When the ‘new’ can be the ‘old’ with a technology-fuelled spin
‘Why are your ears pointed, Mr Spock?’
‘To heat up butter popcorn, Captain.’
People will always be a bit interested when someone takes the very familiar, gives it a tweak, and makes you see it in a different way.
The appeal is probably due to the child-like excitement that comes when ‘What if…’ and ‘Why not!?’ prevail over sound reasons not to. It’s fun. It’s unexpected. It pushes the boundaries. It’s precarious, and there’s a bit of jeopardy involved. Throw some innovative technology into the mix and the result is an interesting trend for reinventing the familiar, using digital means.
Take this film for Japanese band Androp, in which 250 camera flashes were used to create a unique pixel of light. All the different flashes are then sequenced to act in unison in accordance with the track. It’s cool to watch, and looks fantastic, the interest coming from the fact that they are using something completely familiar (the camera flash bulb) in a new and interesting way.
It reinvents a product’s purpose to alter emotions. It’s playing around with the very energy of a product. We think we know everything about a camera flash bulb and then it’s turned on its head. Suddenly there’s a whole different energy about the thing, and we perceive it differently.
It reminds me of that great film made a couple of years ago by AKQA, which showed loads of microwaves all stacked on top of each other, which collectively play a Christmas tune as their timers go off.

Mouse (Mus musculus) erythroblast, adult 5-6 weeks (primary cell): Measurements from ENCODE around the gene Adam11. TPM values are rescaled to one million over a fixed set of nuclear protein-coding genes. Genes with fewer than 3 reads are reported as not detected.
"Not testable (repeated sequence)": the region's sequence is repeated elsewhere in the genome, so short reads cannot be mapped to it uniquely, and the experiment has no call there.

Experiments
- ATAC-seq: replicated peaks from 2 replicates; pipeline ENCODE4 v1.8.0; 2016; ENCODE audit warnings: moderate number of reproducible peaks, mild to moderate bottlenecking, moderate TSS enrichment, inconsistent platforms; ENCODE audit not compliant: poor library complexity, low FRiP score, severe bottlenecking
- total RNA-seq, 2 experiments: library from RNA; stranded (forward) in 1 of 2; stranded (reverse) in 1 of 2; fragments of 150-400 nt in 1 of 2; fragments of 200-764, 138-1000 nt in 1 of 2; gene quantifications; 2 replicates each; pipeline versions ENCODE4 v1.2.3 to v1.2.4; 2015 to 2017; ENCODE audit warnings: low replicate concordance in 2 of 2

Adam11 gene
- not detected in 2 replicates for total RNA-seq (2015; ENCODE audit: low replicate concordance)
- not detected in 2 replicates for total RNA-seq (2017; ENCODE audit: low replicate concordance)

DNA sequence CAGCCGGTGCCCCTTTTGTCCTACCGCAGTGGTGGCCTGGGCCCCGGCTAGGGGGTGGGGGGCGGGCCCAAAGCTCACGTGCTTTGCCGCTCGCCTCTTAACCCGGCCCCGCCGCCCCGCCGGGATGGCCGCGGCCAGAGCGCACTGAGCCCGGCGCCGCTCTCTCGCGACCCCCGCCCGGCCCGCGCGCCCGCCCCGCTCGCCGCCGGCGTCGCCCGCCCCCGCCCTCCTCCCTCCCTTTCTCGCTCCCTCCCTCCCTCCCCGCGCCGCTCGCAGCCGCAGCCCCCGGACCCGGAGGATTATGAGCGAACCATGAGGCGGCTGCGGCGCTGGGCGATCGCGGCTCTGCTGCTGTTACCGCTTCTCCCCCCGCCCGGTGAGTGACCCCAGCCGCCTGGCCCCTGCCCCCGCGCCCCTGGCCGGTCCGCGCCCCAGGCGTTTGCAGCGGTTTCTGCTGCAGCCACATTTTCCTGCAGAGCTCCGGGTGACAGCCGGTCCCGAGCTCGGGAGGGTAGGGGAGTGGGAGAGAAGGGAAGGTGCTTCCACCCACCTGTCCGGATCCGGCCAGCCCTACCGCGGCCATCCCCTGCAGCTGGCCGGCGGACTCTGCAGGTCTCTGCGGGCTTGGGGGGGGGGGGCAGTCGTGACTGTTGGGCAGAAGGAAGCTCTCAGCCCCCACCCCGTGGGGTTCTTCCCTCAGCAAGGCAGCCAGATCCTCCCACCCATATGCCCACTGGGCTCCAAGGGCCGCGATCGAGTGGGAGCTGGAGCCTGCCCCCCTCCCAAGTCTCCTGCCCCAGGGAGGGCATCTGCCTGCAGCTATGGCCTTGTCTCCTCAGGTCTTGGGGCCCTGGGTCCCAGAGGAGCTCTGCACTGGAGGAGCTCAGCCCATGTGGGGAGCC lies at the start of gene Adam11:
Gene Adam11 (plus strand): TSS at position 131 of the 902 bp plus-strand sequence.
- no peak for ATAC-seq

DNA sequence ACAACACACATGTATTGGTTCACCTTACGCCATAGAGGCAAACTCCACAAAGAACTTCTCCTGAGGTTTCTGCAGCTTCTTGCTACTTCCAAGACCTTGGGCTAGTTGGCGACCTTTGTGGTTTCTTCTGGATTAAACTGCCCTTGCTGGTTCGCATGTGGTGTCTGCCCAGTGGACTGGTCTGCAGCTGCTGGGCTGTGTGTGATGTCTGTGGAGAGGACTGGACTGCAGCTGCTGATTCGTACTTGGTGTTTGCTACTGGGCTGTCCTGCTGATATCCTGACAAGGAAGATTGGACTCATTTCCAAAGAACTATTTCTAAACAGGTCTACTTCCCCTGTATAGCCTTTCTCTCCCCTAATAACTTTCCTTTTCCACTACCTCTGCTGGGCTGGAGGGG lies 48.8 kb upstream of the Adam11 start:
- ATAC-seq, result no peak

Here’s another example. A human-powered vending machine for drinks brand Activate. Pedal for 30 seconds to be rewarded with a free bottle of Activate. It’s interesting and attention-grabbing because it’s sampling, but not as we know it, Jimmington. The whole logic is illogical. Isn’t it? Sampling is meant to be about giving away free stuff to people. Who’s going to be made to work for free stuff? Well in this case the consumer, who, if they’re the kind of people who will buy into this brand, might be willing to participate to have the point made to them about what the brand stands for and how it makes you feel.
The ‘Mere Exposure Effect’ – which is the psychological phenomenon of people developing a preference for things because they are familiar (also called the ‘Familiarity Principle’) – has long been leveraged in advertising. Indeed, the old model of run the message and repeat until consumer submits was pretty much based on it.
The accepted way of doing things these days is much more anchored in the new, the different, the immediately inspiring and fascinating. People need to be inspired to want to engage with your brand. But work such as the Androp video or the Activate vending machine show that the ‘new’ can often mean the ‘old’ – just with a totally different, technology-fuelled spin.
So, back to your ears Mr Spock. What’s all this about them heating up butter popcorn? Please enlighten us, do tell. ‘Well I can still use them to listen to you, Captain, but thanks to a bit of technical wizardry from the nice creative technologists at my agency, I can also connect them up to a microwave oven and use them to heat up sachets of delicious butter popcorn which I can hear popping in real-time, each pop generating an individual audio file which I can broadcast on my Twitter stream.
Yeeessssssss. It’s life. But not as we know it, Jimmington.